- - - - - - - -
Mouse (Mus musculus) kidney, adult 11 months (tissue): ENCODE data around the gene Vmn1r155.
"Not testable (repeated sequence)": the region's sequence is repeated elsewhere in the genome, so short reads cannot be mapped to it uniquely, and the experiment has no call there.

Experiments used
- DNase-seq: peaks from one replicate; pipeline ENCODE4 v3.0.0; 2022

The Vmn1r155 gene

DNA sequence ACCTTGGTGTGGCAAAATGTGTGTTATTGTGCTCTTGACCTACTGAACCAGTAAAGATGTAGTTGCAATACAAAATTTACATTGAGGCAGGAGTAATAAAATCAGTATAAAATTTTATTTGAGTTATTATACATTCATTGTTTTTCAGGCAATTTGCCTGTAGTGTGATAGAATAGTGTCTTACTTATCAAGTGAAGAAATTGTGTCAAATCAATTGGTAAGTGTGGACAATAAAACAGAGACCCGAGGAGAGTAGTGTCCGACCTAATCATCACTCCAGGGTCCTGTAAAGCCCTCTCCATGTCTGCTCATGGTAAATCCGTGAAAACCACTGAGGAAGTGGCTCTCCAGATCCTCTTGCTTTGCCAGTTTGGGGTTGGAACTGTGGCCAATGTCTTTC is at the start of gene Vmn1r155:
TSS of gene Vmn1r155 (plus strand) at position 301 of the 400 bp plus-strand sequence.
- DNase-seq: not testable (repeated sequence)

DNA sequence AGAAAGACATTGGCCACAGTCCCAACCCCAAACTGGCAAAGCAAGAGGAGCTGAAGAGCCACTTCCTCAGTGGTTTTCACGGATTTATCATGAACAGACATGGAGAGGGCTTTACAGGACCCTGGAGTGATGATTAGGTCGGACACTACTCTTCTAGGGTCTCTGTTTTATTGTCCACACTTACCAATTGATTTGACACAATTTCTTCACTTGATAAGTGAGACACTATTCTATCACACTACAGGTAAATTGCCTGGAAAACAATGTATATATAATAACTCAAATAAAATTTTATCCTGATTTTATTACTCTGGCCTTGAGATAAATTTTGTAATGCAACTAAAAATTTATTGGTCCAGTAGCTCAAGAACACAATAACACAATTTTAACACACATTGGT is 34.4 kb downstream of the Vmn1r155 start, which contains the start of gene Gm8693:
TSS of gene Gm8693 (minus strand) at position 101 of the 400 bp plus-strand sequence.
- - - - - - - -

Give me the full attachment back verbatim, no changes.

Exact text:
Mouse (Mus musculus) kidney, adult 11 months (tissue): ENCODE data around the gene Vmn1r155.
"Not testable (repeated sequence)": the region's sequence is repeated elsewhere in the genome, so short reads cannot be mapped to it uniquely, and the experiment has no call there.

Experiments used
- DNase-seq: peaks from one replicate; pipeline ENCODE4 v3.0.0; 2022

The Vmn1r155 gene

DNA sequence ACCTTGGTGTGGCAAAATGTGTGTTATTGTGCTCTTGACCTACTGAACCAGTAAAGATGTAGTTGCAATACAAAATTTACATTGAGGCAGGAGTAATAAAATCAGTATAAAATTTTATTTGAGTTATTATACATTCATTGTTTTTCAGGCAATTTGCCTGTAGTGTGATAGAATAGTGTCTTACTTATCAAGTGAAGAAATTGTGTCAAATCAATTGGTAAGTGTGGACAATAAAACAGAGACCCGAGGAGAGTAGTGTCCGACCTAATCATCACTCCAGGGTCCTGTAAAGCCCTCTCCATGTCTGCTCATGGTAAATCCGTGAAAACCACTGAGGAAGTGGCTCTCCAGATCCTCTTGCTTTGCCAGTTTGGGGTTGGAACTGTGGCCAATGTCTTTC is at the start of gene Vmn1r155:
TSS of gene Vmn1r155 (plus strand) at position 301 of the 400 bp plus-strand sequence.
- DNase-seq: not testable (repeated sequence)

DNA sequence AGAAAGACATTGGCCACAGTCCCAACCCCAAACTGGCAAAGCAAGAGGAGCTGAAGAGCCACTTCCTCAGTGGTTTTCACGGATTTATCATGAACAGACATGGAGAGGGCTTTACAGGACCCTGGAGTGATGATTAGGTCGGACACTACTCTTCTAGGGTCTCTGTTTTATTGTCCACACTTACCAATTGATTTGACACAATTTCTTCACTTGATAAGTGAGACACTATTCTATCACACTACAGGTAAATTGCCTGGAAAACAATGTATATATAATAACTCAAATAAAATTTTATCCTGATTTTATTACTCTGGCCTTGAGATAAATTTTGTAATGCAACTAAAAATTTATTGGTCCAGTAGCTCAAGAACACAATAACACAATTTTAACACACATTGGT is 34.4 kb downstream of the Vmn1r155 start, which contains the start of gene Gm8693:
TSS of gene Gm8693 (minus strand) at position 101 of the 400 bp plus-strand sequence.